In a $*$-algebra $A$, a map $u : A → A$ is an isometry on $A$ if $u^*u = 𝟙$, and a co-isometry if $uu^* = 𝟙$. It is unitary if it is both.

I have to prove that a certain map is unitary, which (in the solutions manual) is done by showing that it is isometric ($\lVert u(x) \rVert^2 = \lVert x \rVert^2 $). I still don't see how that suffices.

The map in question is $u(a + N_\tau) := \alpha(a)+ N_\tau$ for some automorphism $\alpha$ of $A$ and $N_\tau := \{a ∈ A \mid \tau(a^*a) = 0 \}$ for some positive linear functional $\tau$. The objects satisfy $\tau(\alpha(a)) = \tau(a)$ for all $a ∈ A$.
Again, the claim is that since $\lVert u(a+N_\tau) \rVert² = \lVert a+N_\tau\rVert²$, $u$ is unitary, while I can only see that it is an isometry, not also a co-isometry..

(For reference, I am doing Exercise 3.2(c) from Murphy's book $C^*$-Algebras and Operator Theory.)

In principle, we don’t know what $u^*$ does, but it will have to, for some $b ∈ A$, map it to $b + N_\tau$. If $u$ is to be unitary (and thus, in particular, a co-isometry), we ought to have $$a+N_\tau = uu^*(a+N_\tau)= u(b+N_\tau) = \alpha(b)+N_\tau,$$ which is true if, but not only if, $b = \alpha^{-1}(a)$. Is this in fact true by necessity? And if so, could we not have applied an analogous argument to $u^*u$? Not having to bother computing the norms?

  • 1
    $\begingroup$ Perhaps $u$ is invertible ? $\endgroup$ Jun 20, 2022 at 14:06
  • 1
    $\begingroup$ There are too many ingredients missing here. Without the setting in the mentioned book it is hard to start. Is there any avatar of an $\alpha^*$ (for the semi-product introduced by the trace / state $\tau$) and is there a chance that $u^*$ is implemented by $\alpha^*$ (as $u$ is implemented by $\alpha$)? $\endgroup$
    – dan_fulea
    Jun 20, 2022 at 14:27
  • $\begingroup$ I don't think a lot is missing, actually. Also, I don't know what a semi-product is, nor do I think $\tau$ is a 'trace'..? It is not given that it is a state, at least. Moreover, I don't see what you mean by 'implemented', and what I would also like to know is whether we know what $u^*$ is, given what $u$ is. $\endgroup$ Jun 20, 2022 at 14:40
  • $\begingroup$ Ah, I did omit one important datum, perhaps. $u$ is actually a map defined on the Hilbert space completion of $A/N_\tau$. $\endgroup$ Jun 20, 2022 at 14:52
  • $\begingroup$ @dan_fulea sorry, I meant that I didn't know what you meant by 'avatar'. I guess (although I haven't heard it used before) I know what you mean by 'implemented'. $\endgroup$ Jun 20, 2022 at 15:02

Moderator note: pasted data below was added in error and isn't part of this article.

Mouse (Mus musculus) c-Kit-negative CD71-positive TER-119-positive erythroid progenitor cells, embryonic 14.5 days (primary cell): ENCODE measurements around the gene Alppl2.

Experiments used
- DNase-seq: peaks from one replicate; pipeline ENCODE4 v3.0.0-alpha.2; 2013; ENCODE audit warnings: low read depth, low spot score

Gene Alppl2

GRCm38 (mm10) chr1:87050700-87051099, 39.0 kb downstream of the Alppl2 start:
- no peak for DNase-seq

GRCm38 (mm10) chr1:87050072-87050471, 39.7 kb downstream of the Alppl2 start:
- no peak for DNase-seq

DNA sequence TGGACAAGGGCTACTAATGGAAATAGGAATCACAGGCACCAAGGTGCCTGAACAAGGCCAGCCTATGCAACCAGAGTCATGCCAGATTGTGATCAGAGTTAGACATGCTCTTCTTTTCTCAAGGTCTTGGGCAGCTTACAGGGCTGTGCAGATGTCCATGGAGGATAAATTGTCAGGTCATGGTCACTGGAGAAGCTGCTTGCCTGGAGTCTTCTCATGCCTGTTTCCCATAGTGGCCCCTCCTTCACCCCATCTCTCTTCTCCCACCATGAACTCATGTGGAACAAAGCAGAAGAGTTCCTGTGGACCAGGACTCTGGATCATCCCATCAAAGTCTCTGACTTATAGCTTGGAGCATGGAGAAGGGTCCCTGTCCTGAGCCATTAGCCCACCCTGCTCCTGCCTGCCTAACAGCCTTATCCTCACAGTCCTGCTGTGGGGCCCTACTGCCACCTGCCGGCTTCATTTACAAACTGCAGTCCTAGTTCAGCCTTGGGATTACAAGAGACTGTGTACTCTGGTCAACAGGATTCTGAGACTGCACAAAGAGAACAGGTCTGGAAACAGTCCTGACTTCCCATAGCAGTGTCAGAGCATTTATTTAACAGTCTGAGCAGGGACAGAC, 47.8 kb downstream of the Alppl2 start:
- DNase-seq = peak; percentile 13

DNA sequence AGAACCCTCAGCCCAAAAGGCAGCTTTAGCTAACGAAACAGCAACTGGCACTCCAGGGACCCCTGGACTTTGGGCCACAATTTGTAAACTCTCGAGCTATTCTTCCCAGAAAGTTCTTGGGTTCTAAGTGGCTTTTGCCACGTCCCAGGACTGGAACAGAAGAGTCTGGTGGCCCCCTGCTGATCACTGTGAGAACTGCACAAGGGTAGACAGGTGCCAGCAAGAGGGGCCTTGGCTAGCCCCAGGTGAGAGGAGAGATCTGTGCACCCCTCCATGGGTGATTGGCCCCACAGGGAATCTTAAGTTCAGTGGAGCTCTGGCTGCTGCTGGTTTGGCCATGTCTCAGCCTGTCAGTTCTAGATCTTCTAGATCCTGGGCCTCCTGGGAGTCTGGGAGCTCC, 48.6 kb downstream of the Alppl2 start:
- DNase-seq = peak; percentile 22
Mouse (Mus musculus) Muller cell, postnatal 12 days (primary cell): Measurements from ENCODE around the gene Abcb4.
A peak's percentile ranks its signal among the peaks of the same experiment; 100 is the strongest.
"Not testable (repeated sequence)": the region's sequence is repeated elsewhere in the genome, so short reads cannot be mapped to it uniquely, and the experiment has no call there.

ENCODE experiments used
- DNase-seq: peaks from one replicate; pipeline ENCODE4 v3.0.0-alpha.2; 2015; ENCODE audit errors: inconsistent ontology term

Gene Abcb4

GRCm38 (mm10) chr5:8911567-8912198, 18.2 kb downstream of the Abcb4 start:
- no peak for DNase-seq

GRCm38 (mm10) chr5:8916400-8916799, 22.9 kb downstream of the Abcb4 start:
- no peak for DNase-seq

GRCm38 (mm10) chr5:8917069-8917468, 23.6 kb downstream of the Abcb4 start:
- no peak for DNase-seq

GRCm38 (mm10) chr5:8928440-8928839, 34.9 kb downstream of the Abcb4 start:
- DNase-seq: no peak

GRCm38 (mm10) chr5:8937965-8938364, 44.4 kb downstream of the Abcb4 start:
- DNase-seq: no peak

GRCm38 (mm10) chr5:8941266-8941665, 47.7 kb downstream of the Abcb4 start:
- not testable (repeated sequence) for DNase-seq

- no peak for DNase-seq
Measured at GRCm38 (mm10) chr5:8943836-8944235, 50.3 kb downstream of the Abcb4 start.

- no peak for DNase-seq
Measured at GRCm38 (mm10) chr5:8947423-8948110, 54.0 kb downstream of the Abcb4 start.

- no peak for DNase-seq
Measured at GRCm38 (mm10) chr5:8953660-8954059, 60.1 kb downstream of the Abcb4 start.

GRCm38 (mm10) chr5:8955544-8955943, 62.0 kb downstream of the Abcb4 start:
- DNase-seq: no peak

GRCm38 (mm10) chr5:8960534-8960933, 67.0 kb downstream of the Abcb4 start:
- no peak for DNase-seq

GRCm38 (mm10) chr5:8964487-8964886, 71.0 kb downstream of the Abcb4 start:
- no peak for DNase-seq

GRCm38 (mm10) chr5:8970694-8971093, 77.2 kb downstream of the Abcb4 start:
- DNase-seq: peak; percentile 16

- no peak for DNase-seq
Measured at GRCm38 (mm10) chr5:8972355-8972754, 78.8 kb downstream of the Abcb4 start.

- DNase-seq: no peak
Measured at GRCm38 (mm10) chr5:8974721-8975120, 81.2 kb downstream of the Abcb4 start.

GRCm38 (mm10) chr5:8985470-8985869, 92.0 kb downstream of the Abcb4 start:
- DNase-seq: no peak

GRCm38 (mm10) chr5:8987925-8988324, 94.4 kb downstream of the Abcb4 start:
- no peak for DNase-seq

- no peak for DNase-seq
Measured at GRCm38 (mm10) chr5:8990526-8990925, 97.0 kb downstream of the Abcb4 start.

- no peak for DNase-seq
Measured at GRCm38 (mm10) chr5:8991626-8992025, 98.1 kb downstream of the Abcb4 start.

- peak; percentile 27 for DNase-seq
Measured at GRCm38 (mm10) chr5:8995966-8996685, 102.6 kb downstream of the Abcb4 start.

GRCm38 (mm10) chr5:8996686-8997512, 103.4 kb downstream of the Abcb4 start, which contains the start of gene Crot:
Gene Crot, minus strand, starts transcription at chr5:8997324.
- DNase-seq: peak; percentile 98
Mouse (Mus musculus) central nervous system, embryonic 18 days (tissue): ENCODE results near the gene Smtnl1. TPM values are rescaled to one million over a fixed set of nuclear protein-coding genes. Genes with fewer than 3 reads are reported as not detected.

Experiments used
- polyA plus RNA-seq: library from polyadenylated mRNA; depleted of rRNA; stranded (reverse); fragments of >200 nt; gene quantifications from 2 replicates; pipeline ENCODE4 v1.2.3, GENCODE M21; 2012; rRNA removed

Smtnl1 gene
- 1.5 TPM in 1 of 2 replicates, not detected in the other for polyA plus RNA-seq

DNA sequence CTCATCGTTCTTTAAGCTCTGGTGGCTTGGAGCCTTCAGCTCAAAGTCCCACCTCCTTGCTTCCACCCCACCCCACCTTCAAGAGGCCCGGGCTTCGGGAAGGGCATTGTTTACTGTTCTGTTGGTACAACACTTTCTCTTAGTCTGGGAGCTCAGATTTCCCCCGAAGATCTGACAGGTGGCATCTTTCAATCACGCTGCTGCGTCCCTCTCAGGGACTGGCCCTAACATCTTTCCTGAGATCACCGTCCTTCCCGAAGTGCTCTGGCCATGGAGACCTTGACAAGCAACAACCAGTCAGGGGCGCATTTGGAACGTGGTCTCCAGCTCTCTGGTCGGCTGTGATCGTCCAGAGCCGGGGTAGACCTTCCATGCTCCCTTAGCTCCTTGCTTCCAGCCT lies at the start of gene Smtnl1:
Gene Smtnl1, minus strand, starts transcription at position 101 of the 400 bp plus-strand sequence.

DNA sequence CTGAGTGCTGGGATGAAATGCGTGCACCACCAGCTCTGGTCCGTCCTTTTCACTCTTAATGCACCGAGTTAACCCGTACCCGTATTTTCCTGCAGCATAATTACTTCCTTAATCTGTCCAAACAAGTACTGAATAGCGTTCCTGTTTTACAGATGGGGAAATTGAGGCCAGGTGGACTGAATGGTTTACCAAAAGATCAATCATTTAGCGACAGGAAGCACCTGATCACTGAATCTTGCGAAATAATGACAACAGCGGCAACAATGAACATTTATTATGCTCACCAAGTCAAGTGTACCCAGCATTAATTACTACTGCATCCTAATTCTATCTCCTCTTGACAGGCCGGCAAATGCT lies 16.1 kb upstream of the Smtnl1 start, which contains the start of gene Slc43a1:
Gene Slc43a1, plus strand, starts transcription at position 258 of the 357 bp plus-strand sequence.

1 Answer 1


I think the exercise wants you to show that automorphisms $\alpha$ that leave a state $\tau$ invariant induce unitaries on the GNS space $H_\tau$. The unitary $u$ is defined as $u\pi_\tau(a)\Omega_\tau =\pi_\tau(\alpha(a))\Omega_\tau$. This is isometric because of the invariance. From the definition it is clear that $u$ is invertible with the inverse given by the unitary induced by $\alpha^{-1}$ and the inverse $u^{-1}$ is also isometric.

To prove unitarity, you could now simply show that $u^*= u^{-1}$: \begin{align} (u^{-1}\pi_\tau(a)\Omega_\tau,\pi_\tau(b)\Omega_\tau) &=(\pi_\tau(\alpha^{-1}(a))\Omega_\tau,\pi_\tau(b)\Omega_\tau)\\ &=\tau(b^*\alpha^{-1}(a))\\ &=\tau(\alpha(b)^*a)\\ &= (\pi_\tau(a)\Omega_\tau,u\pi_\tau(b)\Omega_\tau) =(u^*\pi_\tau(a)\Omega_\tau,\pi_\tau(b)\Omega_\tau) \end{align} for all $a,b\in A$. This suffices because $\text{span}{\pi_\tau(A)\Omega_\tau}$ is dense in $H_\tau$.

More elegantly, it follows from $u$ and $u^{-1}$ being isometric that you get unitarity (but you do definetly need the isometricity of both $u$ and its inverse!): $$ (ux,y) = (u^{-1}ux,u^{-1}y) = (x,u^{-1}y) \quad \forall{x,y\in H_\tau}. $$ This argument uses the polarization identity which implies that isometries with respect to the norm are also isometries w.r.t. the inner product.

  • $\begingroup$ Ahhh, that is a nice takeaway! To prove unitarity, instead of checking isometry and co-isometry, one could just prove isometry of the map and its inverse! $\endgroup$ Jun 20, 2022 at 22:21

You must log in to answer this question.

Not the answer you're looking for? Browse other questions tagged .